Bluebird Homecare Blog

Five Home Healthcare Technologies That Have Changed Care Delivery

Posted at 11:06h in by Bluebird Homecare

As the baby boomers enter their twilight years, we expect to see a need for more and more home healthcare options. First of all, the ratio of elderly patients to physicians will be changing. Second, things that were once thought to need long term facility care can often be handled at home, with the aid of some professional help. In 2015, more than 20% of elderly citizens listed in poor or fair health were still living at home, rather than in a facility.

There are many reasons that people decide to stay in the home - financial situations and personal preferences are both high on the list. Whatever your own situation, the medical community strives to aid in treatment plans that honor your lifestyle, as well as your medical needs.

Deciding between assisted living and in-home care? Look no further, check out our blog and learn the factors that should go into your decision

Technology has brought about a lot of fantastic changes for the medical community and this includes numerous advances to aid in home healthcare. In some situations, a permanent placement facility will be the optimal solution. But there are many options along the way so that seniors can maintain independence and quality of care is never sacrificed. If you're currently considering options for the future of yourself or a loved one, some of these advances might be an excellent addition to your home healthcare plan.

Five Technologies to Aid In Home Healthcare

  1. Telehealth Equipment. This sounds fancy and expensive, but it might be a simple solution to keep your patient under the regular care of a doctor through the internet. Telehealth is a way to monitor the patient's vital signs and other pertinent information so that the physician can access reports remotely. This allows the physician to change treatment plans or recommend that the patient come in ahead of schedule. For instance, some patients might use a machine to help them breath for sleep apnea. The physician would be able to assess how often the patient used the machine and whether it was removed in the middle of the night or whether sleep was disturbed. This could aid them in assessing other areas of treatment, such as monitoring blood pressure.
  2. Test Kits. Test kits have been available for a number of years to monitor health watch areas such as blood sugar levels. Use of these kits can help patients monitor their progress and adjust their medication and dietary needs. In cases where there are large spikes with no reason, the patient can confer with a doctor immediately. Often, patients who don't test at home aren't aware of the symptoms they're experiencing. Early detection can be the key to better treat ongoing issues and new developments.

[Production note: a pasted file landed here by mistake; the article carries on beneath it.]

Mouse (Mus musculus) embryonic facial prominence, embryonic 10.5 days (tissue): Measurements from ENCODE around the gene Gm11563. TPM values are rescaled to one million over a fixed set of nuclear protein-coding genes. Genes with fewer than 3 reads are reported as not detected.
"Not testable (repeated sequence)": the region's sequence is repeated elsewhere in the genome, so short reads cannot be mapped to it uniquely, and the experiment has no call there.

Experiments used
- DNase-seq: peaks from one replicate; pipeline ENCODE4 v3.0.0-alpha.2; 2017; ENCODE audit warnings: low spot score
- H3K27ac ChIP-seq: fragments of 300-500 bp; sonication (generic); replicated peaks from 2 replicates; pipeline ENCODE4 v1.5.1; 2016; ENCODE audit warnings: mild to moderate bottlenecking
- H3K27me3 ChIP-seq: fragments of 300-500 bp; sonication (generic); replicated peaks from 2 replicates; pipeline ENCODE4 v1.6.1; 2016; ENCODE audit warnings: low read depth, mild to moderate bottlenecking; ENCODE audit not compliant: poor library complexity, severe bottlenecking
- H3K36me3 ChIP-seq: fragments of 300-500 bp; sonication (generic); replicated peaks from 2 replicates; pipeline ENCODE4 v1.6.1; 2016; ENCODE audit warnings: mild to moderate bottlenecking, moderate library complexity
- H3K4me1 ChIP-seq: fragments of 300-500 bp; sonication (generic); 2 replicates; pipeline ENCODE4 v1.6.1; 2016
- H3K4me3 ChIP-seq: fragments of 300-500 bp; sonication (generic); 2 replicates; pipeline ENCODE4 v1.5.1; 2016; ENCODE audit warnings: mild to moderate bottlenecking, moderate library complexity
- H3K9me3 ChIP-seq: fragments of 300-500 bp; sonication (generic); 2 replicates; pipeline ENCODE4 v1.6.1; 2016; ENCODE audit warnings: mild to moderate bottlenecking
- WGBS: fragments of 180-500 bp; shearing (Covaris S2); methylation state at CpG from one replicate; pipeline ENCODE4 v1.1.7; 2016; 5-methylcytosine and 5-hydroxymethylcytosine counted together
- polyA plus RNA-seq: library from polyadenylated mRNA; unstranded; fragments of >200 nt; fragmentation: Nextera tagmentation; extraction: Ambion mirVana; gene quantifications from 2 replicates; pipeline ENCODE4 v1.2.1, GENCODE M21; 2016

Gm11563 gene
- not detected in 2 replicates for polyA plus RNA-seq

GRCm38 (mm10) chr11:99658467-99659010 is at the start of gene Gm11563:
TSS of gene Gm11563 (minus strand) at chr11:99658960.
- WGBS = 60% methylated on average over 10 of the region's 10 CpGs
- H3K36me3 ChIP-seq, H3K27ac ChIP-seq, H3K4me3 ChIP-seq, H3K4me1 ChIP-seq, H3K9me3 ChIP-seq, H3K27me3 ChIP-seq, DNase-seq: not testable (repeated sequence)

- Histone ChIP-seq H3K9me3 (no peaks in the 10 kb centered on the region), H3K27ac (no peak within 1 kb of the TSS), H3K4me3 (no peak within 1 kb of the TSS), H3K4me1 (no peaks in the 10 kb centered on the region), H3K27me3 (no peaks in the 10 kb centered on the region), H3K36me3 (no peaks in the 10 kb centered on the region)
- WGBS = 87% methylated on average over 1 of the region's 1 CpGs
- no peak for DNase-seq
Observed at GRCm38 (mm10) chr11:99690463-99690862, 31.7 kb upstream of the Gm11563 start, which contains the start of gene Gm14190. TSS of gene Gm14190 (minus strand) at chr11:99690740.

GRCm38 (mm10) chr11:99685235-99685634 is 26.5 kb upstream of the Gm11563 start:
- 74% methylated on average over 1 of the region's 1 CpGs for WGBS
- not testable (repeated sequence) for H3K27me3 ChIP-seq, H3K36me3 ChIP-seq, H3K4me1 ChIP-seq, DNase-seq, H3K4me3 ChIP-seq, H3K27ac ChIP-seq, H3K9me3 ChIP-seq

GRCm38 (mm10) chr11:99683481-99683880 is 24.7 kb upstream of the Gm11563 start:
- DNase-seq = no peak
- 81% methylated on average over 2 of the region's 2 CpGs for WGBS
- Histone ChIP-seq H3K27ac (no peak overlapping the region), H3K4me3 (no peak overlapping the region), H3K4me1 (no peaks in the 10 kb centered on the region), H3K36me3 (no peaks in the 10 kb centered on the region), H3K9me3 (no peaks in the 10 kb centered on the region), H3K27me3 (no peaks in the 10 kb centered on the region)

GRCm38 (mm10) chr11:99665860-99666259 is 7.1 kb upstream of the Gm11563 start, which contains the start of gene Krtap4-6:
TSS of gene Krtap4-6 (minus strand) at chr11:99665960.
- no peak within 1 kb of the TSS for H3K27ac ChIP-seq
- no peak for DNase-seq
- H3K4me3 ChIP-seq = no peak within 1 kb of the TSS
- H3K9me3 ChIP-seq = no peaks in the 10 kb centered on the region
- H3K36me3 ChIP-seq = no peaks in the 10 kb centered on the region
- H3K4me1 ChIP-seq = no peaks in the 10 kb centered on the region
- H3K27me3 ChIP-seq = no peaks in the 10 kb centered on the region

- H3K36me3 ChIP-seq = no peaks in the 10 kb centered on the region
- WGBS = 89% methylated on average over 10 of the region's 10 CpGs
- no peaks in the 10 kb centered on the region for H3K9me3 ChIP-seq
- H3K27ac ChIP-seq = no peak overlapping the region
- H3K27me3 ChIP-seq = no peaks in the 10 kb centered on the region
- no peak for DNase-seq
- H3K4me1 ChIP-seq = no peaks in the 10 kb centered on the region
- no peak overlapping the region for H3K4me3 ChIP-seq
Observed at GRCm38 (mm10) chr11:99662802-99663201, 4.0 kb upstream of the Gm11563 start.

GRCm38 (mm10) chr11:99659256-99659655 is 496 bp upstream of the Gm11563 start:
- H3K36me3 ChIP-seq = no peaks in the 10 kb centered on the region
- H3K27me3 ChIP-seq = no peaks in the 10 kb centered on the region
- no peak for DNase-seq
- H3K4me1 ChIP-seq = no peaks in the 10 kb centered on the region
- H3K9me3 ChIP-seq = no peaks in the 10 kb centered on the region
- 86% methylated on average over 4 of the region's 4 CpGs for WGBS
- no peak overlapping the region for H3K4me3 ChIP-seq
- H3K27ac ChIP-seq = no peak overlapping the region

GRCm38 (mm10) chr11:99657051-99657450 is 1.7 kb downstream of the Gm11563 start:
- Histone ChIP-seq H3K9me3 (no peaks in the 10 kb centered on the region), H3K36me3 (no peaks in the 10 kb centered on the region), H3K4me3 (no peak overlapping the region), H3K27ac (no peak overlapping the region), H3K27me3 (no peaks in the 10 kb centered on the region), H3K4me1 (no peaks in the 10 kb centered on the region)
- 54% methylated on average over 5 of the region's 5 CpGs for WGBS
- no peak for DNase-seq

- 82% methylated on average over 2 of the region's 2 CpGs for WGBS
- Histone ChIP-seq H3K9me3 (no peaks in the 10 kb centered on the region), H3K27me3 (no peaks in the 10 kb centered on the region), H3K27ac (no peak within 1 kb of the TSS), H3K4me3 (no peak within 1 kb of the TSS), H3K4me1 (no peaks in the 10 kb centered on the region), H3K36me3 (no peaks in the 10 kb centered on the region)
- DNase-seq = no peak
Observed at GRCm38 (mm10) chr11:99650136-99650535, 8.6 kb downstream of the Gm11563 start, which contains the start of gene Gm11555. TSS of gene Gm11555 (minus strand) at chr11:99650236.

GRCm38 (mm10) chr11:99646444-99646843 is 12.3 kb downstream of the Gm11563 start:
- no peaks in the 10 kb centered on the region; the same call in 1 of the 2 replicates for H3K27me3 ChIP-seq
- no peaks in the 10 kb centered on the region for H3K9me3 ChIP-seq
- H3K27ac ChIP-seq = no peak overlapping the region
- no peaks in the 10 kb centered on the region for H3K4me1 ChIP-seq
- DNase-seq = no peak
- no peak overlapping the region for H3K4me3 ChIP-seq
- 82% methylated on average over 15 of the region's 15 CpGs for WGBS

3. Medical Equipment. Today, medical equipment such as hospital beds and chair lifts are available for the home. In cases where there is long term illness, this can offer the best form of care so that patients can stay in the home with a family care taker or a professional healthcare service for support. There are many options in medical equipment for the home, and in some cases data can be sent to the primary physician. For instance, a hospital bed might be equipped with sensors to monitor the patient's vital signs. This allows the physician to look over long term data and determine the current condition of the patient with greater certainty.
  4. Home Sensors. This isn't a medical invention but it can be an excellent tool for those caring for elderly relatives at home. Home monitoring systems are available to install cameras and remotely control any number of things from your phone - this includes lights, locks, and the ability to call emergency personnel to the home. Installing a home monitoring system can give family members an extra measure of security so that they can check on their elderly relative when they can't physically be on the premises. It also allows the patient to maintain their own independence for a longer period of time.
  5. Assistive Technology. Assistive technology might include items like scooters or other devices to help with mobility around the house or neighborhood. Homes may need to be fitted for some solutions, such as chair lifts or ramps where there are staircases. Today's technology has made it easier for patients to maintain their independence for longer.

If you're currently considering options to keep a loved one at home, it's important to recognize that there are many solutions. You may decide on a primary caregiver or work with a professional service. Often there are medical and technological devices which can help manage care for better outcomes and a higher quality of life. If you’d like advice on next steps for you or a loved one, we can set up a conversation to discuss you and your family’s care needs, and see if in-home care is right for you!

Get in touch!